A Global Problem

Worldwide, the most common aerodigestive foreign bodies worldwide are fishbones, coins, nuts and seeds. Inorganic foreign bodies vary around the world, usually according to the type of plastic and metal toys and hardware which are common in a particular country or region at a certain point in time.

For example, for several months each year, after Mardi Gras is celebrated in New Orleans, necklace beads become lodged in the bronchi of children living in the southeastern United States, and beyond. Two other examples of children choking because of necklaces can be found within the world map.

Hopefully, the marketing and distribution of gel candies in Pacific Rim, North American, European and other countries is on the decline.

Please note that many of the foreign bodies “pinned” to specific locations on the map below, are also problematic regionally, as well as in other areas of the world.


In Argentina, pearls comprise approximately 20% of all foreign bodies lodged in the nose or the lower aerodigestive tract.[Ref:1202]


In 2001 several children in California died because of gel candies, prompting the writing of Food Choking Prevention Act.


Watermelon is a common part of Chinese New Year celebrations worldwide. Watermelon seeds (and rinds) can become bronchial foreign bodies.[Ref:1178]


This fruit is from the soapberry tree, very common in Central and South America.

It is one of the most dangerous choking hazard in Colombia.

This fruit is given to young kids every day along the country.

The pits are “perfect” to lodge into the supraglottis.


Effective choking prevention campaign, which reduced incidences of choking in children by 25%.[Ref:1107]


Changing local currency to smaller size euro coins has increased the number of choking accidents in some European countries, such as Greece.

Scandinavian countries have produced smaller, lighter coins with holes, so that the flow of air is not obstructed, in case the coin becomes lodged horizontally between the vocal cords (which fortunately is rare).

Greater Vancouver

In this region, an edamame bean became lodged in the trachea of a toddler. Although this food is enjoyed around the world, currently there are no reports of edamame bean inhalation in English-language medical literature.


Gulab jamun eating contests, popular in Hindu communities worldwide, may end in tragedy.


Effective choking prevention campaign, which reduced incidences of choking in children by 35%.[Ref:1106]


Kinder Surprise Eggs, made by the Italian company, Ferrero, have been banned in the United States (despite the “Small Parts” warning label on the foil wrapper).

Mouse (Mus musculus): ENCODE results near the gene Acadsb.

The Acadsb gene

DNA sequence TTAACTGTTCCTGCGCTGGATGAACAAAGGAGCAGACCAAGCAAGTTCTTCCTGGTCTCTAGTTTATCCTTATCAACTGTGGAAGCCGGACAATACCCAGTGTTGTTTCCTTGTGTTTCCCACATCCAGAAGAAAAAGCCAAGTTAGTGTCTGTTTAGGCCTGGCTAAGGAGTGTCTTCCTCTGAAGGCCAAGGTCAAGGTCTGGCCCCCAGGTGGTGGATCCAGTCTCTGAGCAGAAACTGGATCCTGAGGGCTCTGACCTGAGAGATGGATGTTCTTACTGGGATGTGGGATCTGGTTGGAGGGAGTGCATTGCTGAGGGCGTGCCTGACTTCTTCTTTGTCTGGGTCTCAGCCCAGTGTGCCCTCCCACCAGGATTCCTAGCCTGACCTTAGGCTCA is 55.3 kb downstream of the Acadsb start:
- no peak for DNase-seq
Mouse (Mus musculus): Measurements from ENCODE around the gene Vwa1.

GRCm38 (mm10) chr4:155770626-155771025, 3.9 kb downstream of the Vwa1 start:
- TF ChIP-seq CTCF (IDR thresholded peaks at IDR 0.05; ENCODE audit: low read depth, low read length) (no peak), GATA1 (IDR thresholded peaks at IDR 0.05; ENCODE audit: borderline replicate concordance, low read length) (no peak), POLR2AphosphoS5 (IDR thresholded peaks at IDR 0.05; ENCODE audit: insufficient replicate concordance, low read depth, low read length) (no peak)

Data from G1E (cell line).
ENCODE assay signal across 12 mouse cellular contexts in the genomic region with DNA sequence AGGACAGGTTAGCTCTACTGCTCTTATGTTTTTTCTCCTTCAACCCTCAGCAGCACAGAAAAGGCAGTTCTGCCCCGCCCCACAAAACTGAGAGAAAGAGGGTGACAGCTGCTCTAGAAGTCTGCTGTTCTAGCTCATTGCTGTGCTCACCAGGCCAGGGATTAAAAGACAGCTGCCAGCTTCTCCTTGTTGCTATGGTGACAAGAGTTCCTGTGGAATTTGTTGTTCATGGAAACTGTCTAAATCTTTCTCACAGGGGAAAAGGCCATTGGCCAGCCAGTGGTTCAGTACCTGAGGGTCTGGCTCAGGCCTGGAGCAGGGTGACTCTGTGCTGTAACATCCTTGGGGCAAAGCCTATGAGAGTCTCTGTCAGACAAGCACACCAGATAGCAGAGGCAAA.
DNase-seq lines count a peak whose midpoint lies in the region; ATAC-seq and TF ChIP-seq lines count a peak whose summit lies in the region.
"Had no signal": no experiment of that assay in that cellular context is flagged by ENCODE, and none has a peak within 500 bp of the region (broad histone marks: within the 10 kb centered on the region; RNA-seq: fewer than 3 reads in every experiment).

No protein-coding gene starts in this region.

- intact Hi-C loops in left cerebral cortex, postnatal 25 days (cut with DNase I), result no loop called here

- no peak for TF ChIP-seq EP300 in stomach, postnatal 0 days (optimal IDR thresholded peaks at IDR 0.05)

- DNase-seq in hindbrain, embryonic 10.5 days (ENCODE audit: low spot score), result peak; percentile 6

Wherever fish is a dietary staple, fishbones commonly become stuck in the throat.[Ref:1176]

Additionally, a factory for making (dangerous, konjac-based) gel candies operates in Japan, as well as in Taiwan.


Grassheads (Hordeum Pusillilum inflorescence) are most common in prairie regions. Because of their racketing action within a bronchus, a grasshead can migrate through the lung and into the heart, or exit through the skin of the chest wall.[Ref:1062][Ref:1174][Ref:1532]


“Baltic Amber” necklaces have been marketed recently by Amazon to the parents of teething babies, using numerous consumer websites. A broken necklace cause be a serious choking hazard.

New Orleans

Mardi Gras beads are common foreign bodies in New Orleans and throughout the Southeastern United States.[Ref:1177]


The risk of BBQ brush bristles was first reported in Toronto.


Betel nuts are frequent choking hazards in Pakistan.[Ref:1179]


The Jackson Collection (Foreign Body Gallery) contains more than 3000 foreign bodies that Chevalier Jackson and his team extracted from the upper aerodigestive tract of children. These children’s lives were saved by Jackson’s homemade instruments, his gentle technique and the team’s words of kindness (which substituted for today’s general anesthesia).

Saudi Arabia

Headscarf / Turban pins are common choking hazards in most predominantly Islamic and Sikh countries.[Ref:1179][Ref:1180][Ref:1181][Ref:1182][Ref:1183]


Headscarf / Turban pins are frequently aspirated in most predominantly Islamic and Sikh countries.[Ref:1179][Ref:1180][Ref:1181][Ref:1182][Ref:1183]

Did You Know?!

The presence of older siblings in the household increases the risk for choking, possibly because toys and other objects with small parts are more likely to be present and caregiving activities, such as feeding, to be undertaken by older siblings.[Ref:1676]